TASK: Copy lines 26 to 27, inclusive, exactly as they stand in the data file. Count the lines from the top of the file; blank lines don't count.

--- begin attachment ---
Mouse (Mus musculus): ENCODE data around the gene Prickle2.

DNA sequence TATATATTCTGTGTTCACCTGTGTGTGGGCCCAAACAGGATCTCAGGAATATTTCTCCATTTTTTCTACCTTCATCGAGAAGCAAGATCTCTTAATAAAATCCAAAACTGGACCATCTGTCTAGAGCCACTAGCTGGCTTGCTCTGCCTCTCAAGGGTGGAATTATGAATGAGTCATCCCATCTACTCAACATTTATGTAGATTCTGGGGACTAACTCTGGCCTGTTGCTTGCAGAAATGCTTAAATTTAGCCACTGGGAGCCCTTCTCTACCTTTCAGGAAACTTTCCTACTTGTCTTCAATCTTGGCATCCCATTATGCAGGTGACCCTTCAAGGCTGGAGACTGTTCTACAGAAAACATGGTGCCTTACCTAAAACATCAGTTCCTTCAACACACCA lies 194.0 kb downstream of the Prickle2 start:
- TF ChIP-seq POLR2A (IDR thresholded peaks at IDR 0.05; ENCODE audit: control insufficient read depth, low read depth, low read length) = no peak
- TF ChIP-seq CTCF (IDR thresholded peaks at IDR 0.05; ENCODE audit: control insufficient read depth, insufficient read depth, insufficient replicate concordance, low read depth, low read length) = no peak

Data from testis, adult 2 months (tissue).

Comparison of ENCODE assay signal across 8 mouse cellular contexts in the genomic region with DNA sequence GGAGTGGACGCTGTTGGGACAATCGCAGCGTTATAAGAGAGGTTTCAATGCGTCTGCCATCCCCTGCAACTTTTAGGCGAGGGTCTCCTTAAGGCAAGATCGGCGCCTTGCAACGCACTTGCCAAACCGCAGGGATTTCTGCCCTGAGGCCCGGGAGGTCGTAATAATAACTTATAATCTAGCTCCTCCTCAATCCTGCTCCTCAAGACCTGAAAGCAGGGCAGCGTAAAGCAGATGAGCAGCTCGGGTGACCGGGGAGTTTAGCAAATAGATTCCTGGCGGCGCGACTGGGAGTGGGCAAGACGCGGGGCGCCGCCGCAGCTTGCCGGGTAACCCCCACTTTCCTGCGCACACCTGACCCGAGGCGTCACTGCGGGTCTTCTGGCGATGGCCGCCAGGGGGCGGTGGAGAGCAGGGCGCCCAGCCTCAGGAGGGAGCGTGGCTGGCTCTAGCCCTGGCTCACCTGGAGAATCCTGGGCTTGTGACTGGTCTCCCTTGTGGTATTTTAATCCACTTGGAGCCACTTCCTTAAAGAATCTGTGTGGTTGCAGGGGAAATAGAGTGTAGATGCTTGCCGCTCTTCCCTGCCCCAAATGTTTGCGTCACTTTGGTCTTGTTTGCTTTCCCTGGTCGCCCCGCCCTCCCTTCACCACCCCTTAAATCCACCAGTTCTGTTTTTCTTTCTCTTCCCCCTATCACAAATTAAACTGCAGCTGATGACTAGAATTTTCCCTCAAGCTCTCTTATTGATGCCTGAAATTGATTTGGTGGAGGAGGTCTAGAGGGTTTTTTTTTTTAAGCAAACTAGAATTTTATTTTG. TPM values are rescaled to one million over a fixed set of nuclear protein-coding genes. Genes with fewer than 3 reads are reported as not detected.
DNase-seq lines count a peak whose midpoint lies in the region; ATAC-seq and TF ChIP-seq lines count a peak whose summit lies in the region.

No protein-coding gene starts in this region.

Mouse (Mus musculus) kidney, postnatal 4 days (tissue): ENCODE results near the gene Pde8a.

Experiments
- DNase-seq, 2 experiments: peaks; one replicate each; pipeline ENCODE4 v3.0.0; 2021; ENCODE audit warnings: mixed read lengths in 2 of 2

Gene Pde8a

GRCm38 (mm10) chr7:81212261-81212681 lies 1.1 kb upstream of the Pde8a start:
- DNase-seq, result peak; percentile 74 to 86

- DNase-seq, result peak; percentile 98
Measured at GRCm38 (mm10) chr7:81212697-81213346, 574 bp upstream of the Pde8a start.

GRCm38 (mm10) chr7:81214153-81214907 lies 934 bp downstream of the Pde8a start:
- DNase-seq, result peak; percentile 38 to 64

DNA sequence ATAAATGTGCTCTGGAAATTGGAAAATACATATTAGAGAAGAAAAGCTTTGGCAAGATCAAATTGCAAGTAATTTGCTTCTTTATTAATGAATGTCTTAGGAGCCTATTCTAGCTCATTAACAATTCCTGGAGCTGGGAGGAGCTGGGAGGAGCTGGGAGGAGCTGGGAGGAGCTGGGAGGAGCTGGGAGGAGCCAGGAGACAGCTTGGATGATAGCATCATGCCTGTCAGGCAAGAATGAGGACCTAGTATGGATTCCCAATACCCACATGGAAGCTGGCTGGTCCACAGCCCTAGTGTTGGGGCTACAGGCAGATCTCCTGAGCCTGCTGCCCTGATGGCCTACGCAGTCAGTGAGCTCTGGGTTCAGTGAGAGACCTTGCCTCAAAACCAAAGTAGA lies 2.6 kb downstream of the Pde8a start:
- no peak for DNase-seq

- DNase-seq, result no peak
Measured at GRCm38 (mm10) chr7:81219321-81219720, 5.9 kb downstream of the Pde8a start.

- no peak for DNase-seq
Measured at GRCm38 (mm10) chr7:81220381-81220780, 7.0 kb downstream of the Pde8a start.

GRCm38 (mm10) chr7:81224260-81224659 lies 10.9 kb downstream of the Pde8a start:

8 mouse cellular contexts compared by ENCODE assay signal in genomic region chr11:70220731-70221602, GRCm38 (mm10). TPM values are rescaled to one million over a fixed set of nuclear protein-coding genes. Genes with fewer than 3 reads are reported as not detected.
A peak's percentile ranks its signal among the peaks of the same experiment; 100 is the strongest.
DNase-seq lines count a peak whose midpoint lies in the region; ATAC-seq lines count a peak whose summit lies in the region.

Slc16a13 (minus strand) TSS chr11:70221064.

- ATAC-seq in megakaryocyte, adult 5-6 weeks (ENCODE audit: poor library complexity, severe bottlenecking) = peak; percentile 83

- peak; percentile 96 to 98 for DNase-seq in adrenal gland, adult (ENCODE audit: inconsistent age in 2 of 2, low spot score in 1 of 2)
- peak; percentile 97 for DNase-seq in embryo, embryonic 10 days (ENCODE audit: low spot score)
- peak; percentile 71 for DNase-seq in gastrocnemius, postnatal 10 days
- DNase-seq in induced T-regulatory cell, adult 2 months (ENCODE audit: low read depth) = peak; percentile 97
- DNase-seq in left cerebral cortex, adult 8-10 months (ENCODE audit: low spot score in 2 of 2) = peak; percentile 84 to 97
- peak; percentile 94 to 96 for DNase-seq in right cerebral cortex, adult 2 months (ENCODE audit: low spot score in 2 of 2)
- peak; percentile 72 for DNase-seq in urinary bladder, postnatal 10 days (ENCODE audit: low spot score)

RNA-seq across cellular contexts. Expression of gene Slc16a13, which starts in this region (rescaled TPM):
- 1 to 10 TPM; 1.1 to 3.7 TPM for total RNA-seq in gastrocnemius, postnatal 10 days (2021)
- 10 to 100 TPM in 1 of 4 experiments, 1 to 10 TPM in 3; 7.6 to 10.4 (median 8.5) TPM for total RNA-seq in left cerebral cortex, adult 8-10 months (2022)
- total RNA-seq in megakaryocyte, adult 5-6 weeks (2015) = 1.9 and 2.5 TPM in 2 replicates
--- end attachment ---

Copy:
8 mouse cellular contexts compared by ENCODE assay signal in genomic region chr11:70220731-70221602, GRCm38 (mm10). TPM values are rescaled to one million over a fixed set of nuclear protein-coding genes. Genes with fewer than 3 reads are reported as not detected.
A peak's percentile ranks its signal among the peaks of the same experiment; 100 is the strongest.